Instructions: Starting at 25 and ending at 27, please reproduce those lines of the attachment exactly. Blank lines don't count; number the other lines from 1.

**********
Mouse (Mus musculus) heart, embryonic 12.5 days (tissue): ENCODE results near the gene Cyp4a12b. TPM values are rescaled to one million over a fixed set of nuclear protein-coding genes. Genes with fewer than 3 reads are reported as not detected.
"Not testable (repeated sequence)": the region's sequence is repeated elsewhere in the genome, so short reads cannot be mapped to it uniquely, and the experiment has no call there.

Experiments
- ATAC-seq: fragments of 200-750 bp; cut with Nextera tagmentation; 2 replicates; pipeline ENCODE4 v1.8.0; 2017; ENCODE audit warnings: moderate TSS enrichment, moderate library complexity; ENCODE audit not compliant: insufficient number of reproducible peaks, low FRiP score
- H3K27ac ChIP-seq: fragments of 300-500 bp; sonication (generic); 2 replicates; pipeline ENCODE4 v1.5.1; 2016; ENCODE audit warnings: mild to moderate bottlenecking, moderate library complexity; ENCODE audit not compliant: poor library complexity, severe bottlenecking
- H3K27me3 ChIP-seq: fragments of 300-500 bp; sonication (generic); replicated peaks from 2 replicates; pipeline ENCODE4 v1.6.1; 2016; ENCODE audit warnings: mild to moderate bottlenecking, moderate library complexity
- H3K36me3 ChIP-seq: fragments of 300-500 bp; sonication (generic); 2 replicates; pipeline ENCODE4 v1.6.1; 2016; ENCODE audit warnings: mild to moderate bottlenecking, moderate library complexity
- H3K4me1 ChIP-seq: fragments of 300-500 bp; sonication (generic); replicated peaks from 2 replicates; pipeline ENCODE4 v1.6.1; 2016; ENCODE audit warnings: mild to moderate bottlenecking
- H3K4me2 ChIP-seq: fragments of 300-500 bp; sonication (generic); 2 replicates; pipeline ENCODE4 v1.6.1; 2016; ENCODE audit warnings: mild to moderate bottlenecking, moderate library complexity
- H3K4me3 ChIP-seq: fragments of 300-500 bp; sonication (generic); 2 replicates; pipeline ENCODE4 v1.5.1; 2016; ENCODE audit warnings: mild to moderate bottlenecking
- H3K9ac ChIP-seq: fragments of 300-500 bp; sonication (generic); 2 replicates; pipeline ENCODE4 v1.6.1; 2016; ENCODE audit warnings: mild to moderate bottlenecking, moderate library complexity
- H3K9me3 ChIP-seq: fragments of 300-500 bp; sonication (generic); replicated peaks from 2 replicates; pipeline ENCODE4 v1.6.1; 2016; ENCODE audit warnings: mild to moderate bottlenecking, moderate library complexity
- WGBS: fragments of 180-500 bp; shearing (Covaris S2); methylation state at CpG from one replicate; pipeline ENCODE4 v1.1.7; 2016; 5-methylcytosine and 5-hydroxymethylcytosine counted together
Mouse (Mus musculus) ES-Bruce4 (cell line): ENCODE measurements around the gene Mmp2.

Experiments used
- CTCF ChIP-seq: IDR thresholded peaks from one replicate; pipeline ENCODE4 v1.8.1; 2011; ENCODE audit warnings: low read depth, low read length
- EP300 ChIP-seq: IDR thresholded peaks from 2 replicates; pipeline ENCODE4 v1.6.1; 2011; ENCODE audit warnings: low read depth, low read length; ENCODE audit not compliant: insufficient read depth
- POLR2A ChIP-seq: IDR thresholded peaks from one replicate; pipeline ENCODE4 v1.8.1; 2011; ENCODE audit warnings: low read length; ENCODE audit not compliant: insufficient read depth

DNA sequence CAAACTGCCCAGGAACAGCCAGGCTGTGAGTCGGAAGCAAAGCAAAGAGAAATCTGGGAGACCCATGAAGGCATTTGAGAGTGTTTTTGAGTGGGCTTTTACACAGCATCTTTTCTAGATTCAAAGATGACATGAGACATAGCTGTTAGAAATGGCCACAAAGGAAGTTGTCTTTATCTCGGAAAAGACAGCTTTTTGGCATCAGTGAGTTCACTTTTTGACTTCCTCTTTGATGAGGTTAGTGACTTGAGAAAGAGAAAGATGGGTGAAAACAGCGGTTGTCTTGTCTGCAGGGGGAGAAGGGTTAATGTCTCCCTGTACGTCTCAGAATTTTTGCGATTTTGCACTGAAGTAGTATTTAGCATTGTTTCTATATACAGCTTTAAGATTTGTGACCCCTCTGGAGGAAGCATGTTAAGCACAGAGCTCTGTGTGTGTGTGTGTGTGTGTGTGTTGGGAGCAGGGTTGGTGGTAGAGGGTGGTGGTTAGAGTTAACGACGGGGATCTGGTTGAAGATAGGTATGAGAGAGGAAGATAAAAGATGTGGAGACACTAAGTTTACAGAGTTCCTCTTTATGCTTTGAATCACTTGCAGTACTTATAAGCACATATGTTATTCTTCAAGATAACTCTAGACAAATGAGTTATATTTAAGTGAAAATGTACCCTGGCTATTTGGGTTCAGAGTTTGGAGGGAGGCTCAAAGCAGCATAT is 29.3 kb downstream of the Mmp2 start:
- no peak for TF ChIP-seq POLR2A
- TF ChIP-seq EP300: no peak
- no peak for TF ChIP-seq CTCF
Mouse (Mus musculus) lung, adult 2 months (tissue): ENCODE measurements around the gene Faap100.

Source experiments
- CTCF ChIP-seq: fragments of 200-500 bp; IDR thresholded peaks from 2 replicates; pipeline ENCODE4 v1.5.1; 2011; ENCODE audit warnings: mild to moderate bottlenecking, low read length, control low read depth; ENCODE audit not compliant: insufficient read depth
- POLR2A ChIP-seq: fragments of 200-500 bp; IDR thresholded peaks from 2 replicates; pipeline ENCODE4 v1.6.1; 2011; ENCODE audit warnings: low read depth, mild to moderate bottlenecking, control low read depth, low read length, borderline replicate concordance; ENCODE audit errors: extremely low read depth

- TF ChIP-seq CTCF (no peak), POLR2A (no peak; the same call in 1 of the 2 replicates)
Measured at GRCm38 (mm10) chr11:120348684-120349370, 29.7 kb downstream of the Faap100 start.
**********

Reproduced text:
- CTCF ChIP-seq: fragments of 200-500 bp; IDR thresholded peaks from 2 replicates; pipeline ENCODE4 v1.5.1; 2011; ENCODE audit warnings: mild to moderate bottlenecking, low read length, control low read depth; ENCODE audit not compliant: insufficient read depth
- POLR2A ChIP-seq: fragments of 200-500 bp; IDR thresholded peaks from 2 replicates; pipeline ENCODE4 v1.6.1; 2011; ENCODE audit warnings: low read depth, mild to moderate bottlenecking, control low read depth, low read length, borderline replicate concordance; ENCODE audit errors: extremely low read depth

- TF ChIP-seq CTCF (no peak), POLR2A (no peak; the same call in 1 of the 2 replicates)